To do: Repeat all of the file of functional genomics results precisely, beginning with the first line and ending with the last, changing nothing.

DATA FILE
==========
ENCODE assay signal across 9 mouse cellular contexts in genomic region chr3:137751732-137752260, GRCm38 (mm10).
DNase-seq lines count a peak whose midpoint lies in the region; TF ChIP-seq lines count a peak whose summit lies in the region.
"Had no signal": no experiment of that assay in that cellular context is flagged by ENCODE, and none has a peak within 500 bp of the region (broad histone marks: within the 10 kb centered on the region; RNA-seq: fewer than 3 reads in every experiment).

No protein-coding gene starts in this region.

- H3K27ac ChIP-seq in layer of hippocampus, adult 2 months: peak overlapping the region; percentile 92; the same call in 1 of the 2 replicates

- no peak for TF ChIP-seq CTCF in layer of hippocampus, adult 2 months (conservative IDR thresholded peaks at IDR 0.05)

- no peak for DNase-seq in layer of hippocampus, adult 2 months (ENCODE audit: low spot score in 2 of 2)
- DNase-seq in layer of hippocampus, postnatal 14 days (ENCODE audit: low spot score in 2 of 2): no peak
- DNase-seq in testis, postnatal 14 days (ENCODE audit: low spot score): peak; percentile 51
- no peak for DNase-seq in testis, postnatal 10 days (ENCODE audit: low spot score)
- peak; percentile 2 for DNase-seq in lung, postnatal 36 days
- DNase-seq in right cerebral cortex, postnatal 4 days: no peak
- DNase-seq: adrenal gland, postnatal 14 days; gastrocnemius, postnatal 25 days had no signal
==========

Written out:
ENCODE assay signal across 9 mouse cellular contexts in genomic region chr3:137751732-137752260, GRCm38 (mm10).
DNase-seq lines count a peak whose midpoint lies in the region; TF ChIP-seq lines count a peak whose summit lies in the region.
"Had no signal": no experiment of that assay in that cellular context is flagged by ENCODE, and none has a peak within 500 bp of the region (broad histone marks: within the 10 kb centered on the region; RNA-seq: fewer than 3 reads in every experiment).

No protein-coding gene starts in this region.

- H3K27ac ChIP-seq in layer of hippocampus, adult 2 months: peak overlapping the region; percentile 92; the same call in 1 of the 2 replicates

- no peak for TF ChIP-seq CTCF in layer of hippocampus, adult 2 months (conservative IDR thresholded peaks at IDR 0.05)

- no peak for DNase-seq in layer of hippocampus, adult 2 months (ENCODE audit: low spot score in 2 of 2)
- DNase-seq in layer of hippocampus, postnatal 14 days (ENCODE audit: low spot score in 2 of 2): no peak
- DNase-seq in testis, postnatal 14 days (ENCODE audit: low spot score): peak; percentile 51
- no peak for DNase-seq in testis, postnatal 10 days (ENCODE audit: low spot score)
- peak; percentile 2 for DNase-seq in lung, postnatal 36 days
- DNase-seq in right cerebral cortex, postnatal 4 days: no peak
- DNase-seq: adrenal gland, postnatal 14 days; gastrocnemius, postnatal 25 days had no signal